Friday, December 30, 2011

The Single Most Important Thing I Learned In 2011

This year has been instrumental in my life and in the life of my family. We moved across continents; from India to Canada. During the year, I (re)learned many things. I learned to respect my goals and love my dreams and constantly fuel them with positive energy and resilience. I learned to plan for change and accept when things don’t go my way. I also learned that whatever I set my mind to, it is possible for me to achieve it.

But the single most important thing I learned in 2011 is the positive impact of integration.

INTEGRATION is a powerful word. Integration means to bring together. It is an act of combining or adding parts to make a unified whole.

At both a personal and professional level, there have been integration of various kinds. At a personal level, my partner and I integrated all our thoughts, efforts and resources towards our common goal. At a professional level, I have been able to integrate into unrestricted and equal association with my organization. At a social level, we are trying to integrate with the new country and community.

Just as for me, I think the term INTEGRATION had a deeper meaning for the learning industry this year.
  • Workplaces and teams are being integrated to ensure collaborative learning and seamless knowledge sharing and transfer.
  • Learning technologies are being integrated to offer better learning opportunities and blended learning models are not exceptions anymore.
  • There is a growing acceptance of the idea that the intellectual, social and emotional needs of a learner need to be integrated when designing learning.
  • The L&D teams are better integrated with the organization goals and objectives, which allows them to offer more meaningful training interventions.
  • There is more focus on integrating learning and training with the work processes and the boundaries between formal learning and informal learning are slowly disappearing. 
  • Social learning and Web2.0 tools are being integrated with workplaces, higher-education institutions and schools. This integration is both promoted and supported around the world.
It is clear that integration is critical to success – in designing and implementing training and everywhere else. But we cannot leave integration to chance. Integration does not happen by itself and needs constant focus and attention and planning.

In this New Year, I hope to see more integrated approaches to designing, developing and delivering training where theories and techniques are integrated, tools and technologies are integrated and intellectual and social needs are integrated.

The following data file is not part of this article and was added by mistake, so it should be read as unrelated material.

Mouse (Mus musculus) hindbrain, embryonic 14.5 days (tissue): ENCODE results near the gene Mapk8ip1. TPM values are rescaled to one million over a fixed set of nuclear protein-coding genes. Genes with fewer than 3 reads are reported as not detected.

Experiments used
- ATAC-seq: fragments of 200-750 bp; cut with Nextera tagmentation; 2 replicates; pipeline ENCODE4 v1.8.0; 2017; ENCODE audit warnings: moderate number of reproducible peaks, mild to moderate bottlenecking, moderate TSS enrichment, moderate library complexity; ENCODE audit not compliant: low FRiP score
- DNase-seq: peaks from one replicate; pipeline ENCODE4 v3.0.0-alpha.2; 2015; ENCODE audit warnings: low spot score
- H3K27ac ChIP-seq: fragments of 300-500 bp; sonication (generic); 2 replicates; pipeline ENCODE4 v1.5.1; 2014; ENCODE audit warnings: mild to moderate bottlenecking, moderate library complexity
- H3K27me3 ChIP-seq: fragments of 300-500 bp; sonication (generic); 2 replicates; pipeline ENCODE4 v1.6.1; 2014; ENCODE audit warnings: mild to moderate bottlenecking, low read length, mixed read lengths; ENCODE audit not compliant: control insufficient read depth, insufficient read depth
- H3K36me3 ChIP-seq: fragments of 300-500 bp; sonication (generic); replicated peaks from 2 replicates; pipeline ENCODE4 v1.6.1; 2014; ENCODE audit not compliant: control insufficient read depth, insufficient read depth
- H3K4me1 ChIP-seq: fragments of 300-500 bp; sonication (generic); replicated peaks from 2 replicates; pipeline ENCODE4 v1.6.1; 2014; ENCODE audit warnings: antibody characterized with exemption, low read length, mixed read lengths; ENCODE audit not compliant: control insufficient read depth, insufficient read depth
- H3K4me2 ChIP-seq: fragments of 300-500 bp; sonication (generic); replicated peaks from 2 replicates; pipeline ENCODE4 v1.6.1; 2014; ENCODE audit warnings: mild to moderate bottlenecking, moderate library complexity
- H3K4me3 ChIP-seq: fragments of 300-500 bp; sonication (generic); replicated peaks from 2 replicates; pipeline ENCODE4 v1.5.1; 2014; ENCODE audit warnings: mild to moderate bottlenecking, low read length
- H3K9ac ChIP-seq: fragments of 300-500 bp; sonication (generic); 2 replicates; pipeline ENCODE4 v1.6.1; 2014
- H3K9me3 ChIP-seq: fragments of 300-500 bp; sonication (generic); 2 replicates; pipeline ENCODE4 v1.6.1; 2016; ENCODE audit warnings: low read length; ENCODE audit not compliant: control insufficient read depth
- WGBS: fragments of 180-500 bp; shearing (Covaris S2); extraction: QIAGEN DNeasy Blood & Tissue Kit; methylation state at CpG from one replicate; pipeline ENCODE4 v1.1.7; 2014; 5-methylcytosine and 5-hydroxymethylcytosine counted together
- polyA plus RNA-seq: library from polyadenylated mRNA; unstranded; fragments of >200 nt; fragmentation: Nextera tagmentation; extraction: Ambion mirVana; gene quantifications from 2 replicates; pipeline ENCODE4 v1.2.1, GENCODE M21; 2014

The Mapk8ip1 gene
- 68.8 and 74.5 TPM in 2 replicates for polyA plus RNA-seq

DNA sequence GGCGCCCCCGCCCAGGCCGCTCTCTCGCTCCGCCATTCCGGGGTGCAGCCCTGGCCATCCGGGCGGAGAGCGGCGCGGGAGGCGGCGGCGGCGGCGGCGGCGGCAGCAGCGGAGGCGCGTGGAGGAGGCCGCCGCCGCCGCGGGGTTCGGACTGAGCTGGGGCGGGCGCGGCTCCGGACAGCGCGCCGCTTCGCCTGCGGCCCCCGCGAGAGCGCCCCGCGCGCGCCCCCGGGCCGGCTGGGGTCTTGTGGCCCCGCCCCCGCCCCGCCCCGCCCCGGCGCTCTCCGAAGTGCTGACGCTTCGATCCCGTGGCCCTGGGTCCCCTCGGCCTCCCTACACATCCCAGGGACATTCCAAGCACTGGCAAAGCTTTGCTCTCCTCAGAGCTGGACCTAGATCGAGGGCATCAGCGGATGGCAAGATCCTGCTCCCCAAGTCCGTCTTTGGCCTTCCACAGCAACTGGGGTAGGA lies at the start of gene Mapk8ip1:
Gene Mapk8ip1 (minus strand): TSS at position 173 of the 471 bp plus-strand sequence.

Monday, December 12, 2011

Why Do We Need to Assess? My Top 5 Reasons

A couple of weeks ago, I read an article about why schools in Finland are successful. There was one sentence in this article that really stuck with me.

“We prepare children to learn how to learn, not how to take a test.” 
- Pasi Sahlberg, a former math and physics teacher who is now in Finland’s Ministry of Education and Culture.

I think this sentence captures the essence of why we should assess learning and performance. It is important to realize who all benefit from assessment. While the learner needs to be at the core of any assessment strategy, instructional designers, subject matter experts and schools or organizations also tend to benefit from the assessment exercise. But we need to appreciate that assessment is about learning and not (only) about numbers.

As Richard J. Stiggins in his article, Assessment Crisis: The Absence Of Assessment FOR Learning, says “Assessments of and for learning are both important. If assessments of learning provide evidence of achievement for public reporting, then assessments for learning serve to help students learn more. The crucial distinction is between assessment to determine the status of learning and assessment to promote greater learning.”

So, here are my top 5 reasons for assessing learning and performance:
  • To identify gaps in performance and learning needs (pre-assessment)
  • To encourage and support learning (continuous assessment)
  • To measure learning and improve achievement (continuous assessment)
  • To prepare learners for the next step in the learning journey (post-assessment)
  • To seek feedback and areas of improvement in the instructional design process (continuous assessment)
Assessment is a collaborative and ongoing process. It is about both me as an instructional designer and my learner as the key customer. By leveraging a continuous two-way feedback process, assessment can help learners take responsibility for their own learning and help instructional designers become more responsible about the design of appropriate learning interventions.

As a training consultant, my goal is to use assessment to encourage learning, promote reflection and educate so that everyone becomes a better learner. I leave you with the following quote by Dave Carter: "Teachers assess to test; educators assess to assist learning".